FOR IMMEDIATE RELEASE Diana M. Hawkins 404-679-7289 May 28, 1996 Lisa Creasman 504-338-1040 MANDALAY NATIONAL WILDLIFE REFUGE ESTABLISHED IN SOUTHCENTRAL LOUISIANA
The U.S. Fish and Wildlife Service and The Nature Conservancy of Louisiana announce the establishment of Mandalay National Wildlife Refuge, a 4,618-acre refuge in Terrebone Parrish, Louisiana, near Houma. The Service's Southeast Regional Director, Noreen K. Clough, said that the Service plans to develop the refuge for the public's use in sport fishing, wildlife observation, and limited hunting. "The traditional uses of the area will be maintained to the greatest extent possible," Clough said.
The site was purchased by The Conservancy with grants from Dow Chemical U.S.A., the National Fish and Wildlife Foundation, the North American Wetlands Conservation Council and local supporters. The Conservancy donated the property to the Service for the express purpose of creating a new national wildlife refuge.
The Executive Director of The Nature Conservancy of Louisiana, Lisa Creasman, said that Mandalay provides important foraging habitat for the federally threatened bald eagle, which nests nearby, and supports tens of thousands of wintering waterfowl. She added that the expansive marshes, forested wetlands and live oak ridges support many species, including alligators, snapping turtles, and countless neotropical migratory birds. The refuge serves also as habitat for several rookeries of white ibis, great egret, snowy egret, and little blue and Louisiana herons.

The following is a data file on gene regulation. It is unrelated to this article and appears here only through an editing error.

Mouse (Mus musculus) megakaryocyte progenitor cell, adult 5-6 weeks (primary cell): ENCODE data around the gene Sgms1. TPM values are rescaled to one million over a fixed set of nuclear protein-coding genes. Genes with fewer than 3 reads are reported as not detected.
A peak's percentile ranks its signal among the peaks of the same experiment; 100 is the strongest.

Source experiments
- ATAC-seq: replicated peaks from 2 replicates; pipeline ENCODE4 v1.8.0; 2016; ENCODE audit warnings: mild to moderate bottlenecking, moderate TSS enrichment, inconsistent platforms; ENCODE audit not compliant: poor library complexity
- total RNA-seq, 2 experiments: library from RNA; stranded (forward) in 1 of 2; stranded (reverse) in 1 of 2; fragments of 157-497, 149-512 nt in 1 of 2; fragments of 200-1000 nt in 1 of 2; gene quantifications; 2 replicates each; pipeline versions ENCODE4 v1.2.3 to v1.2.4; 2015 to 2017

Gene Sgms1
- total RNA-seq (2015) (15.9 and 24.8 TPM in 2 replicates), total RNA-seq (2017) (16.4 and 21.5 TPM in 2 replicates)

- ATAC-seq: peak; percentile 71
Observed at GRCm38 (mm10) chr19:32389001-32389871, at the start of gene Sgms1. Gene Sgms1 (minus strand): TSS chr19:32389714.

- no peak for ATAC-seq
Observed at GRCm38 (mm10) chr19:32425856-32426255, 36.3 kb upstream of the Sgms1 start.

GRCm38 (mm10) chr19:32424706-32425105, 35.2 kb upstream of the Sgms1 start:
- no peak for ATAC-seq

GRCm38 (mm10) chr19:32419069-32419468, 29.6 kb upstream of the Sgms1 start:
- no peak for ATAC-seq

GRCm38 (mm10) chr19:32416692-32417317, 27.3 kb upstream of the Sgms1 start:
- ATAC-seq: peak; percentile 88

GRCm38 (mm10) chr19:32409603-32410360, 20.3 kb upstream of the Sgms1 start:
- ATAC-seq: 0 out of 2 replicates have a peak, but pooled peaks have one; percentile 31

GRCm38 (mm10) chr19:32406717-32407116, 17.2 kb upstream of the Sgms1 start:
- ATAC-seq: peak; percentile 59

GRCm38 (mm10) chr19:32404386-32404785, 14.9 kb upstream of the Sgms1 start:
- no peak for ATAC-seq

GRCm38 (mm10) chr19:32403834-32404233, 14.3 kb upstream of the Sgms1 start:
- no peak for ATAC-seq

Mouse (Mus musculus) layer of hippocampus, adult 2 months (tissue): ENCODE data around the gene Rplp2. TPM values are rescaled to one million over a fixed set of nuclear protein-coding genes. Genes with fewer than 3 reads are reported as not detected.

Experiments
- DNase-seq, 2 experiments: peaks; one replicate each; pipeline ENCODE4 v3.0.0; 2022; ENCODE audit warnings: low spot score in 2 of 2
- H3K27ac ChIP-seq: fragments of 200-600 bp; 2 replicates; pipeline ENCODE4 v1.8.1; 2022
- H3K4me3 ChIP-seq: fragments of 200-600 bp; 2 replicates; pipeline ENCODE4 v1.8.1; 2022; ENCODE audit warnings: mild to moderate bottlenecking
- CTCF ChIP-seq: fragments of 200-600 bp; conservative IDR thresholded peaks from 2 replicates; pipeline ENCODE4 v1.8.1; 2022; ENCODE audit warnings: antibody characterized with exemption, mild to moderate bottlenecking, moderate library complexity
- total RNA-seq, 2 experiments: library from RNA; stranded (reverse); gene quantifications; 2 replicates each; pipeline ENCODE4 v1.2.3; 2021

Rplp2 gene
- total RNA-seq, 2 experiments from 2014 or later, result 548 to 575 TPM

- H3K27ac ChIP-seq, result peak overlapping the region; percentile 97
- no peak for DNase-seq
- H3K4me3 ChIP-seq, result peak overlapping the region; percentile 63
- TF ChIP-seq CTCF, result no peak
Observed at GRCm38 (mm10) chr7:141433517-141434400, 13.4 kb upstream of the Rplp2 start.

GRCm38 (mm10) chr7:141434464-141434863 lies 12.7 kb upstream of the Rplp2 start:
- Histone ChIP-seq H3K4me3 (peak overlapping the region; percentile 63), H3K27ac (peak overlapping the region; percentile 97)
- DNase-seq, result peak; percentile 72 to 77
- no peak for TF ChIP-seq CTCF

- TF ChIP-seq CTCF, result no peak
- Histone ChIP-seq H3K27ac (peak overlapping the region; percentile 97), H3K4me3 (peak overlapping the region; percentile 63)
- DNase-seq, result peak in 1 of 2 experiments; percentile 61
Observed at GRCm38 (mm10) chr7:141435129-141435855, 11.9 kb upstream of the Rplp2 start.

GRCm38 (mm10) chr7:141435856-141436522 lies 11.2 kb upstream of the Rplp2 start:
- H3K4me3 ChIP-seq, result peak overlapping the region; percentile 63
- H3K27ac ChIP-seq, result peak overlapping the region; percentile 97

"We are excited about the role The Nature Conservancy has played in protecting this incredible resource for future generations," Creasman said.
Mandalay National Wildlife Refuge is situated on a complex of freshwater marshes and wetlands in southcentral Louisiana. Strategically located at the southern terminus of the Mississippi Flyway, the refuge is identified as a top priority conservation project of the Gulf Coast Joint Venture of the North American Waterfowl Management Plan.
The North American Waterfowl Management Plan, signed by the United States and Canada on May 14, 1986, provides a framework for the long-range restoration of the continent's dwindling migratory waterfowl populations. The Plan is being carried out through nine cooperative joint venture partnerships involving federal, provincial, state, and local agencies and private conservation organizations stretching from the Gulf of Mexico to the Canadian Arctic. The Gulf Coast Joint Venture is one of the key partnerships involved in the restoration of waterfowl populations on the Mississippi and Central flyways.
Acting Refuge Manager Paul Yakupzack noted that the Service's top priority in coming months will be the control of water hyacinth and other undesirable vegetation in the refuge's canals and waterways. "By controlling this vegetation, wildlife habitat will be improved and the public will have easy access to the refuge," he said.
The Nature Conservancy, a private non-profit organization, has operated in the United States for more than 40 years. It has saved more than 8 million acres of wildlife habitat and maintains more than 1,600 preserves that provide homes for rare and endangered species. These lands and preserves also help retain some entire ecosystems, once common, but now rapidly disappearing.
X X X Release #96-35
1996 News Releases